What is the smallest possible natural number \(n\) for which the equation \(x^2 - nx + 2014 = 0\) has integer roots?

This note is part of the set Pre-RMO 2014

What is the smallest possible natural number \(n\) for which the equation \(x^2 - nx + 2014 = 0\) has integer roots?

This note is part of the set Pre-RMO 2014

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TopNewestLet the roots of the equation be \(\alpha\) and \(\beta\).

Then \(n = \alpha + \beta\) and \(2014 = \alpha \beta\).

The possible integral pairs of \((\alpha, \beta)\) are \((1, 2014), (2, 1007), (19, 106),\) and \((38, 53)\).

Therefore, the possible values of \(n\) are \(2015, 1009, 125\) and \(91\). The minimum value is \(91\), so \(n = \boxed{91}\) – Pranshu Gaba · 2 years, 7 months ago

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Is the answer 91? – Abhineet Nayyar · 2 years, 7 months ago

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– Krishna Ar · 2 years, 7 months ago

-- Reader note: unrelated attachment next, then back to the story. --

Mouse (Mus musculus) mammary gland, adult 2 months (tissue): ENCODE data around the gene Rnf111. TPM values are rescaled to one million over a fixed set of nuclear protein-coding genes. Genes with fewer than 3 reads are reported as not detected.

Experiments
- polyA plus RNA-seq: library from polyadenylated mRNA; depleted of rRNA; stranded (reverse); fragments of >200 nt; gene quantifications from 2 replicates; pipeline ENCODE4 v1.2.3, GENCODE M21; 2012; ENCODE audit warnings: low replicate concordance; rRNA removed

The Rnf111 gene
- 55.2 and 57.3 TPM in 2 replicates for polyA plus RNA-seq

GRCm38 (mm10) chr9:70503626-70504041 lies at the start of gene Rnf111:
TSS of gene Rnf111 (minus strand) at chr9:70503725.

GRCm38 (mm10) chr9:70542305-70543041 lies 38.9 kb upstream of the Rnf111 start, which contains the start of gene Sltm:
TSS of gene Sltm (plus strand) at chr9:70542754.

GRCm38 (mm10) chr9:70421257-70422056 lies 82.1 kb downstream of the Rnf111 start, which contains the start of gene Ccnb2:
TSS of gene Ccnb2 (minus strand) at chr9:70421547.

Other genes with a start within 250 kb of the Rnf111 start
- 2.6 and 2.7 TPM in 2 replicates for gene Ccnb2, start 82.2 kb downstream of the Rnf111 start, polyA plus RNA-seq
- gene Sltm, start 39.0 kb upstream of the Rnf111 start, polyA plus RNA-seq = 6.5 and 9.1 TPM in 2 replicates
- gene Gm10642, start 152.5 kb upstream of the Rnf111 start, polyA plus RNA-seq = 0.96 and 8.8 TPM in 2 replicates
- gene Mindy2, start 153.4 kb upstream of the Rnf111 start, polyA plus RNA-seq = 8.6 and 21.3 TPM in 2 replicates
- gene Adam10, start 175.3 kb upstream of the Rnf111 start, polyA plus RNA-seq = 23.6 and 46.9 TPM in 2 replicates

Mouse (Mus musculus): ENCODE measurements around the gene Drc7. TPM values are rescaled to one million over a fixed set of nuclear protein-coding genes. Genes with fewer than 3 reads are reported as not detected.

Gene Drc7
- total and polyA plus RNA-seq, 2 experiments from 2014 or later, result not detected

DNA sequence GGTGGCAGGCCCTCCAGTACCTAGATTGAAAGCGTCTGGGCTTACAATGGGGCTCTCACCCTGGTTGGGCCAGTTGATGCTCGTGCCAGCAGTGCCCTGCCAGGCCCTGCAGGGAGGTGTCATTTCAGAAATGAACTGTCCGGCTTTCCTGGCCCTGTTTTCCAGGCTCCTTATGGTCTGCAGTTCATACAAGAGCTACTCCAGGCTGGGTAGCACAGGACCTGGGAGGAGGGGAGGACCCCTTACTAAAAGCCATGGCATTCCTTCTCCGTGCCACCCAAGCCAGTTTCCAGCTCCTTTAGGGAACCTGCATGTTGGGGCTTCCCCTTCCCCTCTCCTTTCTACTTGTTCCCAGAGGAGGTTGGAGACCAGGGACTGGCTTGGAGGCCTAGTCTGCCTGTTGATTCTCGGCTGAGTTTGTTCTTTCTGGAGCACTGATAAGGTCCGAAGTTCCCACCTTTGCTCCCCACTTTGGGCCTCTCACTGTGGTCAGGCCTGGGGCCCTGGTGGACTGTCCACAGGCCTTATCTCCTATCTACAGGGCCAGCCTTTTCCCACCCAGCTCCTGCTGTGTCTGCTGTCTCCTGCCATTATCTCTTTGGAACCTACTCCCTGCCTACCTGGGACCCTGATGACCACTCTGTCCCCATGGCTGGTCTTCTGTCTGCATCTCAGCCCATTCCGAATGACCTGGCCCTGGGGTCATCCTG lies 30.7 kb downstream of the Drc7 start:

Yes , it is 91 :DLog in to reply

– Abhineet Nayyar · 2 years, 7 months ago

Yayy!! lol:D:DLog in to reply

91 – Gaurav Singh · 1 year, 9 months ago

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91 – Akshat Sharda · 1 year, 9 months ago

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91 – Sahil Nare · 2 years ago

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The discriminant of the above equation should be a perfect square for the equation to have integral roots. So the smallest value of n for which it is a perfect square is 91. – Sanchit Ahuja · 2 years, 7 months ago

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Explain? – Shiv Kumar · 2 years, 7 months ago

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